Welcome back to the POP QUIZ! This is a regular, yet totally unexpected, feature where we ask students, parents, staff, our friends, and partners to answer a few questions about what they are learning, reading, and thinking about. Today we feature CIS volunteer Gary Heckman, who is also a 2019 Champ recipient. [If you didn’t get a chance to read about the great work Gary is doing with middle school students, click here for that post.]
Upon retiring three years ago as the plumber, electrician, and steam operator for Manchester University, this grandfather of four has plunged himself into a new campus of learning as a CIS volunteer at Milwood Magnet Middle School.
CIS Site Coordinator Missy Best has come to rely on him and says the students have, too. She says he is “an irreplaceable part of the team.” Gary modestly says, “I do a little bit here and there.” One of the biggest “little bits” he does is supporting students academically by serving as a push-in tutor for Ms. Alexandria Hopp’s strategic math class and Ms. Jamie Ottusch’s seventh grade science class.
Gary grew up in rural Indiana, twenty miles northeast of Fort Wayne, near the tri-Lakes. As he puts it, “Only preachers and teachers had degrees in my town that was not even really big enough to be a town.”
Alright, Gary: pencil out, eyes on your own paper. Good luck.
How did you become involved volunteering with CIS?
When I retired, I wanted to do something in the schools. I did research and found that CIS is the way to do it. [In “retirement,” Gary still works two days a week doing building inspection services for Oshtemo and Coopers Townships.]
What insights have you gained about kids from volunteering?
The other day with the students, we were sitting around the table having a conversation about tides and oceans and stuff. I learned a number of the kids here haven’t been to the Great Lakes, haven’t gone 40 miles from their home. They just haven’t done stuff like that. It’s bothersome how poverty creates a lack of opportunity for kids.
I’ve also noticed how some of the toughest kids are the ones whose moms have band-aids and candies in their purses. They keep their kids going. Their moms really support them…I know there are a lot of dads and grandpas out there and I’d love to see more of them volunteering in the school. These kids, particularly the boys, could benefit from greater male involvement.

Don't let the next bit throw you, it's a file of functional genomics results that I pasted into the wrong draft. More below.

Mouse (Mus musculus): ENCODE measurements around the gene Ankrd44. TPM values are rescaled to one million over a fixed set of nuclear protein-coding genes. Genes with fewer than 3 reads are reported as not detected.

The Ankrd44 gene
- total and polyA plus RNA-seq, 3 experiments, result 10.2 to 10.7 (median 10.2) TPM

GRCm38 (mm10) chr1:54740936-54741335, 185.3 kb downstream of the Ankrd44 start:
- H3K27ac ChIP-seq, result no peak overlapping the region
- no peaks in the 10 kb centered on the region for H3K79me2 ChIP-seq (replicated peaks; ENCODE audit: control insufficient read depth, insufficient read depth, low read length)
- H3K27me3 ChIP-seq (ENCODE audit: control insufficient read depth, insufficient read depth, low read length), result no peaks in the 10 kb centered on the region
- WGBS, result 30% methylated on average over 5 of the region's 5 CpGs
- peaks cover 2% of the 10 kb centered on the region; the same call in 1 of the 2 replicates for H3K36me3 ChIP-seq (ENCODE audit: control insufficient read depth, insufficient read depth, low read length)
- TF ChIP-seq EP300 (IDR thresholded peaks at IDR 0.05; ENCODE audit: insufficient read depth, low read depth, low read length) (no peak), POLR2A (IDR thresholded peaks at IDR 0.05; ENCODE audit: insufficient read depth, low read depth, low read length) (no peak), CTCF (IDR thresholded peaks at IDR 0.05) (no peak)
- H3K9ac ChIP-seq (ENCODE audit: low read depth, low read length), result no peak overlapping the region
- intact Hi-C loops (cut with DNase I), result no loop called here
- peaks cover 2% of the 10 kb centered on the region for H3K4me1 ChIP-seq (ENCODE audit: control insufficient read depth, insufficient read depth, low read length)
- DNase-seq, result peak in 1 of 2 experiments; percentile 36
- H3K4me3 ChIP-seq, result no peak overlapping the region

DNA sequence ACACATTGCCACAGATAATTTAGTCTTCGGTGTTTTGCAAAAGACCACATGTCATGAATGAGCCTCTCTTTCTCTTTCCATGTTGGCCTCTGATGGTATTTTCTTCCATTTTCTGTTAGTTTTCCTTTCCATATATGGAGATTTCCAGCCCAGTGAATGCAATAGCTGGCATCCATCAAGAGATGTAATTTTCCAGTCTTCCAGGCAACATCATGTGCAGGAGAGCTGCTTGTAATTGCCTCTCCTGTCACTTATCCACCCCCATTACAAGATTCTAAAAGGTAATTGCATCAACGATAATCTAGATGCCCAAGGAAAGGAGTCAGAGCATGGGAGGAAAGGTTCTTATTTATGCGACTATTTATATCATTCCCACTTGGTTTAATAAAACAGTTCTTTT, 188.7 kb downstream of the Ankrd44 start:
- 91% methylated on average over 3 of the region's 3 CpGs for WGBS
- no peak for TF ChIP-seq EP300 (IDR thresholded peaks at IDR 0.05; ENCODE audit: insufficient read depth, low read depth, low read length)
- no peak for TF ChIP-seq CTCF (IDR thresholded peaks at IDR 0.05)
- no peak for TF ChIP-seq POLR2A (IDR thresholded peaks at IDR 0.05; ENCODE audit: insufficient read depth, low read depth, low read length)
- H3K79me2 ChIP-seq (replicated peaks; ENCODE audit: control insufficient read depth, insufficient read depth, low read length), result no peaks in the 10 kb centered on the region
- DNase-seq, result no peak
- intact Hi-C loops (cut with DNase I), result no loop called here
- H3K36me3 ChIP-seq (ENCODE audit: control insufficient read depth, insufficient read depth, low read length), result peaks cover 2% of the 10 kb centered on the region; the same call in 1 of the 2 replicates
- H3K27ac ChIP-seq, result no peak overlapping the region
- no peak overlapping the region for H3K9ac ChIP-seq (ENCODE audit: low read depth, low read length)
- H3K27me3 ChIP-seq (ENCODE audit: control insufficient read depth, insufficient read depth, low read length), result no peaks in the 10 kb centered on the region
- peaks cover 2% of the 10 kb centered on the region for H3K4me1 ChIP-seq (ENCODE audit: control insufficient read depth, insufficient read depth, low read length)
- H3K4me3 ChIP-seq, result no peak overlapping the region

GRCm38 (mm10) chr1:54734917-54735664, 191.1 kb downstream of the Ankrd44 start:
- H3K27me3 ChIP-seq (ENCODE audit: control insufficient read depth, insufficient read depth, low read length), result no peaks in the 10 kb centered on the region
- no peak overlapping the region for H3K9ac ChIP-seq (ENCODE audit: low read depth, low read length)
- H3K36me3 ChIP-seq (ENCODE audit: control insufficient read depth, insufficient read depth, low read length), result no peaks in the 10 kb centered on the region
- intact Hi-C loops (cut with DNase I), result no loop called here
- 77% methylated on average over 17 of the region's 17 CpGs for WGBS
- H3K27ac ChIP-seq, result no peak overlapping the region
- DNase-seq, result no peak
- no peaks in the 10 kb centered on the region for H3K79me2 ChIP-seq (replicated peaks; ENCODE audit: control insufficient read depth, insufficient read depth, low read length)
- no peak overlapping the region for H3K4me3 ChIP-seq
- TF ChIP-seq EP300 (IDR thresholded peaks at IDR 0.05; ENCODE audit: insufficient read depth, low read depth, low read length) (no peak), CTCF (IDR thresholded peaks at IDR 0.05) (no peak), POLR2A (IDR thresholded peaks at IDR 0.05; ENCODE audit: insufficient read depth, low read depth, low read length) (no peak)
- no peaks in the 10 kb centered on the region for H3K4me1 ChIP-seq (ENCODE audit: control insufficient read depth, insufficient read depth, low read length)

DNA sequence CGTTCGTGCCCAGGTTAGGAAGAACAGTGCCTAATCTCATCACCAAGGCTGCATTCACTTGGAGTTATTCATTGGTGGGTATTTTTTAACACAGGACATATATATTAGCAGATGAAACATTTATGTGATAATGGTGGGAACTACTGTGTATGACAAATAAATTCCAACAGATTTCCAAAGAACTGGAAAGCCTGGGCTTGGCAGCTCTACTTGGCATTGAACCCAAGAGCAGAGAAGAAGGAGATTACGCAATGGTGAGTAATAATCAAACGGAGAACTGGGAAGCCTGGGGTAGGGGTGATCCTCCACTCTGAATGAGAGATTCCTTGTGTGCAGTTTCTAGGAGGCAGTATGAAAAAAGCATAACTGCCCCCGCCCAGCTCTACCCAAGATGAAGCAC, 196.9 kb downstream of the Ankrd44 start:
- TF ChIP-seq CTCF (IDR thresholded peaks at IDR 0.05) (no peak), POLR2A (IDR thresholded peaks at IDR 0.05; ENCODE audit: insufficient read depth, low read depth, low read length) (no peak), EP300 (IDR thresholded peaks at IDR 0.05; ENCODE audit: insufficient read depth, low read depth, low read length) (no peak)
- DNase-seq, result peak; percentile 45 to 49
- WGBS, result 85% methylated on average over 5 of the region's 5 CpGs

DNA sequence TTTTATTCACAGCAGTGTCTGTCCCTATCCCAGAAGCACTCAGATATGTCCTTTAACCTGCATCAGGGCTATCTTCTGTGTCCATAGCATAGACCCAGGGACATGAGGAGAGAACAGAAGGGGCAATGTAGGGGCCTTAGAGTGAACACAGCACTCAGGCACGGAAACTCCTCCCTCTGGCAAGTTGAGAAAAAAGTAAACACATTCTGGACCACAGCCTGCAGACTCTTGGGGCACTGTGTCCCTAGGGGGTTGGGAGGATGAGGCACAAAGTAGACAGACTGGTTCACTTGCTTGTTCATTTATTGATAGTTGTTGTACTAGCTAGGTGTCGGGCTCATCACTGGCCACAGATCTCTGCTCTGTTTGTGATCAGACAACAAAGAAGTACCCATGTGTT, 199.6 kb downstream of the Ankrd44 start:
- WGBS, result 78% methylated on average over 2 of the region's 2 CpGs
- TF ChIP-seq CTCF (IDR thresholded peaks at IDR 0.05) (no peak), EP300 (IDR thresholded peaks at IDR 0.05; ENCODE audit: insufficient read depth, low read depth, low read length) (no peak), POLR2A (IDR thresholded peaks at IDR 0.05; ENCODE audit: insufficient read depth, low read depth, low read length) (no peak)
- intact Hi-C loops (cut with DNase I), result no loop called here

[Come on, dads and grandpas! Join Gary and sign up here today to become a CIS volunteer.]
What are you currently reading?
Twenty Minutes in Manhattan. The author, Michael Sorkin, is an architect talking about his daily walk to work; it’s all very deep into city history and the architecture he encounters during this twenty minute walk.
I just finished From Bacteria to Bach and Back: The Evolution of Minds by Daniel Dennett; he’s a philosopher and linguist. And before that, I read Enlightment Now: The Case for Reason, Science, Humanism, and Progress by Steve Pinker.
Once every year or two, I’ll read some fiction, but nonfiction is what I enjoy reading most.
What is your favorite word right now?
That’s a new one! Nobody has ever told us that is their favorite word!
I’m doing a blower door test on a house tonight.
I have one foot in the building trades and one foot in academics. [He chuckles.] As a former plumber, electrician, and steam operator at a small college, I also have a degree in sociology, which is, as I say, the dismal science. It’s the study of social problems and yet, you don’t do anything about it.
But you are doing something about it.
[Nods head affirmatively.] I guess that’s right.
Where is one place in Kalamazoo you love hanging out?
The Air Zoo. I have a membership—the grandparent plus two—and love going there. I wish I could take all the kids there!
Behind every successful person is a caring adult. Who has been your caring adult?
I have a couple of mentors, Tom and Jim. One taught innovation and entrepreneurship, and the other heads an award engineering firm. Also, growing up, I had two Kens who I’d consider mentors.
What characteristics would you say these mentors have in common?
They saw the real world, they had broader views, patience, and innovation. Every one of them could get things done. I should add that I have had some moms and ladies in there, too, who have been caring adults and influenced me. One of my teachers as well as the neighbor mom next door. She was elegant and even though she never went to college she was all about education.
Anything else should we know about you?
I was not a strong student in middle school. And yet, here I am! [CIS Site Coordinator] Missy makes this volunteer experience fun. She intentionally works hard at this, and supports us, knowing that volunteering can sometimes be frustrating.
It’s not necessarily easy work, is it?
That’s right. But I’m enjoying it. I like working with the kids. Missy and [CIS After School Coordinator] Shannon [Jones] are wonderful and the teachers and principal are all great to work with, too. Principal Mark Tobalski is terrific and really provides strong leadership for the school.
Thank you, Gary, for hanging out with us at Ask Me About My 12,000 Kids.
School is about to start and our kids need you. Consider becoming a volunteer today. To learn how you can help, go here.
Tags: Alexandria Hopp, Champ Award, CIS volunteer, Communities In Schools of Kalamazoo, Gary Heckman, Jamie Ottusch, Kalamazoo Public Schools, Manchester University, Mark Tobalski, Milwood Magnet Middle School, Missy Best, Shannon Jones, volunteers in the schools